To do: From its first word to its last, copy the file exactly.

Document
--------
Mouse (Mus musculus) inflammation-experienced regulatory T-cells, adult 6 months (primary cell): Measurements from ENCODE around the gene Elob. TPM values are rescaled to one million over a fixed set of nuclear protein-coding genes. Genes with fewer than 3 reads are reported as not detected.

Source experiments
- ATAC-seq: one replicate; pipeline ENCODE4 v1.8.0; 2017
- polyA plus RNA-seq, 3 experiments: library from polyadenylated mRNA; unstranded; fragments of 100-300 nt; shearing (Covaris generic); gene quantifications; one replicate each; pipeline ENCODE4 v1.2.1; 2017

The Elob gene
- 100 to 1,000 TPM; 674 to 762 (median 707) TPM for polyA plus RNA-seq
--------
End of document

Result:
Mouse (Mus musculus) inflammation-experienced regulatory T-cells, adult 6 months (primary cell): Measurements from ENCODE around the gene Elob. TPM values are rescaled to one million over a fixed set of nuclear protein-coding genes. Genes with fewer than 3 reads are reported as not detected.

Source experiments
- ATAC-seq: one replicate; pipeline ENCODE4 v1.8.0; 2017
- polyA plus RNA-seq, 3 experiments: library from polyadenylated mRNA; unstranded; fragments of 100-300 nt; shearing (Covaris generic); gene quantifications; one replicate each; pipeline ENCODE4 v1.2.1; 2017

The Elob gene
- 100 to 1,000 TPM; 674 to 762 (median 707) TPM for polyA plus RNA-seq